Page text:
Reprioritizing Wellness as a Way of Life
Creating a lifestyle in support of health, happiness and nervous system regulation
The importance of nervous system regulation in human physiology is arguably one of the, if not the, most important topics in regards to health and wellness. We all know that practices that reduce stress are highly beneficial, and often try to include them in our day-to-day routines. The depth of this issue, however, just keeps revealing itself to me, both in my own life, and as I understand and explore healing, disease and my own personal spiritual connection. What does it really look like to prioritize nervous system regulation in our modern lives? I feel like this is a concept that has become so foreign that many of us not only don’t have any idea how often we exist in a state of overstimulation and nervous system activation, but probably can’t even imagine a life where this is not the case. It has become so normalized in our culture to be so busy and hurried, to run from one thing to the next, day-after-day, and to be constantly engaged with technology and media, that it is not unusual to never slow down. The big consideration here for me, however, is the personal and societal costs that result from living this way. Are these costs we are willing to pay? And for how long?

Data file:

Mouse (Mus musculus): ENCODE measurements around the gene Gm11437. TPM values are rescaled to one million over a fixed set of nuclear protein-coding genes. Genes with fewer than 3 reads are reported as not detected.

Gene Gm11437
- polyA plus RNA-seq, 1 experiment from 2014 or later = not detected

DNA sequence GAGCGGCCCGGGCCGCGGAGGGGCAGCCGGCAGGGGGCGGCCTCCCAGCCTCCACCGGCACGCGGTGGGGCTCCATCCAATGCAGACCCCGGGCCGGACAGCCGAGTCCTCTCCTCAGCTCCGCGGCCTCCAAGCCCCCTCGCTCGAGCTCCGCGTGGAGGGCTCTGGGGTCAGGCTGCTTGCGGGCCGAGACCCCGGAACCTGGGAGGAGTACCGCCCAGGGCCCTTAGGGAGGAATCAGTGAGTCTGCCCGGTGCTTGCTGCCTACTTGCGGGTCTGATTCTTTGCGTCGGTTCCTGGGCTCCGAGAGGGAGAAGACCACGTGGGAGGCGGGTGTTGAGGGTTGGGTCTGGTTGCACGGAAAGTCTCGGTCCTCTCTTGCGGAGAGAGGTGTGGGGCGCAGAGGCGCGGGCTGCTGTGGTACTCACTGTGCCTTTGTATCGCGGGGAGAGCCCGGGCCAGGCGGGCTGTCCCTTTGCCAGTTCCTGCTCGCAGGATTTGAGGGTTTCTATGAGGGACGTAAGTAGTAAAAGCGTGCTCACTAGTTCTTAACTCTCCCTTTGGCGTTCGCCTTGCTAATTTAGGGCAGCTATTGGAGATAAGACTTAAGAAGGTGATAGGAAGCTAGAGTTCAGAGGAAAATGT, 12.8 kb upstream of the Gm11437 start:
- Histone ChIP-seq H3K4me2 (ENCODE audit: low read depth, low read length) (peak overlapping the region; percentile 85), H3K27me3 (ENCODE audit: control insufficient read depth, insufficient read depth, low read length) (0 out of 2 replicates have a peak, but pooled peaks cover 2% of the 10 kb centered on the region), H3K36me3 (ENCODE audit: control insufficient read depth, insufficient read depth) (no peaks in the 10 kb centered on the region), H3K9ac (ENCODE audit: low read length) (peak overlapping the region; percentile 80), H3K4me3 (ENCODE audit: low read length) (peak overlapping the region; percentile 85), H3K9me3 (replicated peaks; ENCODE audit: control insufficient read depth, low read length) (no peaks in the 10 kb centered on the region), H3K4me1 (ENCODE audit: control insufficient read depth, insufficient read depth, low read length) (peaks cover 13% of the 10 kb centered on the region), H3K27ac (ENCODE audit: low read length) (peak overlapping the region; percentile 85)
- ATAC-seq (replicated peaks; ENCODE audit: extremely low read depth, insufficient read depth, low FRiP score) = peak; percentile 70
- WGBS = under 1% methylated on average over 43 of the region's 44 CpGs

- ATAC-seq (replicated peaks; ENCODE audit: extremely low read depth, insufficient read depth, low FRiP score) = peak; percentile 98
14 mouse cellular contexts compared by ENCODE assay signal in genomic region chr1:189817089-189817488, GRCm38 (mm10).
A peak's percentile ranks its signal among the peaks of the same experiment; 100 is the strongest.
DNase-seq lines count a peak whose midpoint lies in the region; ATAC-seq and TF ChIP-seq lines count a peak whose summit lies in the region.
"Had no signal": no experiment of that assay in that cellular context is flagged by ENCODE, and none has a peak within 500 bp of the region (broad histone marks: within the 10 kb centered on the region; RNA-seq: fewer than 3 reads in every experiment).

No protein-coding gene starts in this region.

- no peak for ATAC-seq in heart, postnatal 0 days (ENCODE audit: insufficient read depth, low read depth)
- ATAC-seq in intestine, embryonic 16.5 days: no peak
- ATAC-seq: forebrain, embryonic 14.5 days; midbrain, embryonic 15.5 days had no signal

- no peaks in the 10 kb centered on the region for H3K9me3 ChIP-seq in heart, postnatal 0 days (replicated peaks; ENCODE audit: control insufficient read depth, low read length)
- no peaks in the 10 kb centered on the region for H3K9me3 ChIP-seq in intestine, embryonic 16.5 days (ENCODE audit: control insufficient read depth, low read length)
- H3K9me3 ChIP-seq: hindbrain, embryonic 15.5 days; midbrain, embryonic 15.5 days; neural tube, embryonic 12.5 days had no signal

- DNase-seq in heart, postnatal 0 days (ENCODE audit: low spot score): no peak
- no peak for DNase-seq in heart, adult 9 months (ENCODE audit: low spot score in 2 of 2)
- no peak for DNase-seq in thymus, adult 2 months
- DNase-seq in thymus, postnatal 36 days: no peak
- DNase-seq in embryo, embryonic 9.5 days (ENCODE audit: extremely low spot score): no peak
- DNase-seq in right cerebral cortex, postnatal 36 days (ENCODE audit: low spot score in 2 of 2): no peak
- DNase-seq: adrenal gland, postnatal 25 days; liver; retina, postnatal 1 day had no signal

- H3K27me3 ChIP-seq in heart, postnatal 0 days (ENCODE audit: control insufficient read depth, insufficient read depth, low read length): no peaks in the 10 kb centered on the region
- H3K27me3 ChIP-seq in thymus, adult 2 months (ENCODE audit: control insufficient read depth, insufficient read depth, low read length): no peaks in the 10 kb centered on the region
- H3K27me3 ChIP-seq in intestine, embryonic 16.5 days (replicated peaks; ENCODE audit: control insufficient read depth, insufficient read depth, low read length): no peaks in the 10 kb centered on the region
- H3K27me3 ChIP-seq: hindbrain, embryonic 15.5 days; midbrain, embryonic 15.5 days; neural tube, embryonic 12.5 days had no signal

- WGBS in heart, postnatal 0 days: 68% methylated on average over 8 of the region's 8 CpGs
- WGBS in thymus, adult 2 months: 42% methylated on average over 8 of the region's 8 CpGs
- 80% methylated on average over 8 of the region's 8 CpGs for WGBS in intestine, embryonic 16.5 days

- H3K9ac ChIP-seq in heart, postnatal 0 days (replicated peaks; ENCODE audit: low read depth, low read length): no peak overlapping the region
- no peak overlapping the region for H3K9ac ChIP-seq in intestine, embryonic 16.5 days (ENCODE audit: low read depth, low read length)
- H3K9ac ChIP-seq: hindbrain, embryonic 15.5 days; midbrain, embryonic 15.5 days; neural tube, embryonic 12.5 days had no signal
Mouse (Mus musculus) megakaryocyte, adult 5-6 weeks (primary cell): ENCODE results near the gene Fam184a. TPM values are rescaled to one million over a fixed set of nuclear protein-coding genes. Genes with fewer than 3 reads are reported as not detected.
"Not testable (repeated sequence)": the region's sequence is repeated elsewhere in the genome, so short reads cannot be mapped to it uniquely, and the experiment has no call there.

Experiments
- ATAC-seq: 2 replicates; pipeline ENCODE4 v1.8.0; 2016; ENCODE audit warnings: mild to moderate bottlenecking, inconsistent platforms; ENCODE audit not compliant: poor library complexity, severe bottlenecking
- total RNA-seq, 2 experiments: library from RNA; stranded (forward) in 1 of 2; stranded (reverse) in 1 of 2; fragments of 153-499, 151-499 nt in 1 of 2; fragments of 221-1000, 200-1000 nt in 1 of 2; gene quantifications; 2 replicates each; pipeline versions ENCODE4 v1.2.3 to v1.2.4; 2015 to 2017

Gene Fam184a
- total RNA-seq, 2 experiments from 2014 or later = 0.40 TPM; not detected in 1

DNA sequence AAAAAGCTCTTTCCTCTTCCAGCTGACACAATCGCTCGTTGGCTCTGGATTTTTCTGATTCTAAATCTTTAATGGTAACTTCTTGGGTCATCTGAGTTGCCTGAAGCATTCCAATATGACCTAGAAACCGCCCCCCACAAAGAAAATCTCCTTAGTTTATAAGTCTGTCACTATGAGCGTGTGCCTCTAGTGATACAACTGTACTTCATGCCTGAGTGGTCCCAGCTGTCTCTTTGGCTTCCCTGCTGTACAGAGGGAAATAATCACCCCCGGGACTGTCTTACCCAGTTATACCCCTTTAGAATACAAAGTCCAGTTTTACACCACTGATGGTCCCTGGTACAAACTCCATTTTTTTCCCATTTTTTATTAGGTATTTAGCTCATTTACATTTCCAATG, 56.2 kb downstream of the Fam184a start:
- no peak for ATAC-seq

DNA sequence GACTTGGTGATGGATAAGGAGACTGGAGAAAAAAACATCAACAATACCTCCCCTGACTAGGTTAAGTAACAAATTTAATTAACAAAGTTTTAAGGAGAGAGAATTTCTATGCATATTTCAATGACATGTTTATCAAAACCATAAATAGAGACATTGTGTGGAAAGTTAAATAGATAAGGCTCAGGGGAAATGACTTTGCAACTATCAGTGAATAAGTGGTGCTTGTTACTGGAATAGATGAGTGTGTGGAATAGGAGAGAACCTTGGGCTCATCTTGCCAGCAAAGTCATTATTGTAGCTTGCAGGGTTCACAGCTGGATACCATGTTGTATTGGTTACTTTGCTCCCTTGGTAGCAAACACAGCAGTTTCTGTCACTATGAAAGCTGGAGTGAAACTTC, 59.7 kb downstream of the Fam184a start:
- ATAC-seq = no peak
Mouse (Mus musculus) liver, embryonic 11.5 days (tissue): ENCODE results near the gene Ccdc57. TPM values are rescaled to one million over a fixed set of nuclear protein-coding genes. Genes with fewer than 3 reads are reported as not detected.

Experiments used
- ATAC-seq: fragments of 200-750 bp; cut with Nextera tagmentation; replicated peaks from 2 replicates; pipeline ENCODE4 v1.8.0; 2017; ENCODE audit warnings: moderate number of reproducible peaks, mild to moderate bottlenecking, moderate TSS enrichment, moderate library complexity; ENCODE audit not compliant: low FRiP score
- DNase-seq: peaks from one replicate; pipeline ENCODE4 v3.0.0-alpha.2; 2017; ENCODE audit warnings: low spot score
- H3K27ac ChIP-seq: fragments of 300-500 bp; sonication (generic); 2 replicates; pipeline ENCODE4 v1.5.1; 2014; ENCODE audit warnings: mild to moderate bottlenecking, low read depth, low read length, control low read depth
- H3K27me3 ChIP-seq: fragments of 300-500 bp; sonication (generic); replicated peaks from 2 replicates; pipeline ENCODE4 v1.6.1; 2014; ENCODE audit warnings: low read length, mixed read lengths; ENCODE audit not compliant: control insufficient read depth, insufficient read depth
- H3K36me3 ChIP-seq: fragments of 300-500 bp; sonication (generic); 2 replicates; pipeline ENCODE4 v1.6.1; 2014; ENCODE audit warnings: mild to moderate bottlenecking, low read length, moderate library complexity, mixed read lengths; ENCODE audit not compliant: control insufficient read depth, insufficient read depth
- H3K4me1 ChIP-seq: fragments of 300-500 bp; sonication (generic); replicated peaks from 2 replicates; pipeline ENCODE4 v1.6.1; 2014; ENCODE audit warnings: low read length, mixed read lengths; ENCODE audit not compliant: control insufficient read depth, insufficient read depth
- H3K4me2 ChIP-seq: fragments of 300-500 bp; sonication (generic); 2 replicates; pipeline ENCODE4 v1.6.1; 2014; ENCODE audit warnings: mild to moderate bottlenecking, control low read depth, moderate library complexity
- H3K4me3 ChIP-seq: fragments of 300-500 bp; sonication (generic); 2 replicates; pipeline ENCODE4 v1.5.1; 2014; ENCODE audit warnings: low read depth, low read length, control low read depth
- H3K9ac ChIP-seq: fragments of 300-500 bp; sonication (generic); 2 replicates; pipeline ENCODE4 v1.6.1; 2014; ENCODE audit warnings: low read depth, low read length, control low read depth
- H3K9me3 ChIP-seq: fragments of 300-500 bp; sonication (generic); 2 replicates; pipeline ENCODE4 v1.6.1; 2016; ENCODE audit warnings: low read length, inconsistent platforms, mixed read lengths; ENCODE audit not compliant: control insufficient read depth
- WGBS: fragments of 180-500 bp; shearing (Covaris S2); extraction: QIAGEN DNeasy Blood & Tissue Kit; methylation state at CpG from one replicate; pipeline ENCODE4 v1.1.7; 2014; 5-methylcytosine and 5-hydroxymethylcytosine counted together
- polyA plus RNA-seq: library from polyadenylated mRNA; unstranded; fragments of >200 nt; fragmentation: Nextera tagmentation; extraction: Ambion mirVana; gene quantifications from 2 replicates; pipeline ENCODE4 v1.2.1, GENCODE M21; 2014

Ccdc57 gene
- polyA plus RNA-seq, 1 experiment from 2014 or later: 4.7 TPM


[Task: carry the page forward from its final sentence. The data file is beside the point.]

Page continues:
Recently, I’ve had the opportunity to create a bit more space in my life and experience what it is like to step out of stress. Now, don’t get me wrong here, everything is not peaches and cream, and my life is certainly not without its challenges. I have just had the opportunity (not so gently suggested by circumstances of health and life) to slow down and let go of all but the essential obligations. Perhaps most importantly, I have finally given myself permission to take time and space to focus on my own healing. Taking time and space is generally a concept that is frowned upon in our culture. We are used to being rewarded for what we have accomplished, we tend to put all our focus on what we need to get done, and we are mostly judged by what we do rather that how we be. Many of us feel guilty for doing nothing, being “unproductive”, and/or having nothing to show for our time. But this is exactly the kind of nourishment we (and our nervous systems) need most. Unstructured time is key for nervous system decompression, and time spent in quiet, stillness, meditation and reflection is a requirement for emotional integration, physical repair and spiritual connection.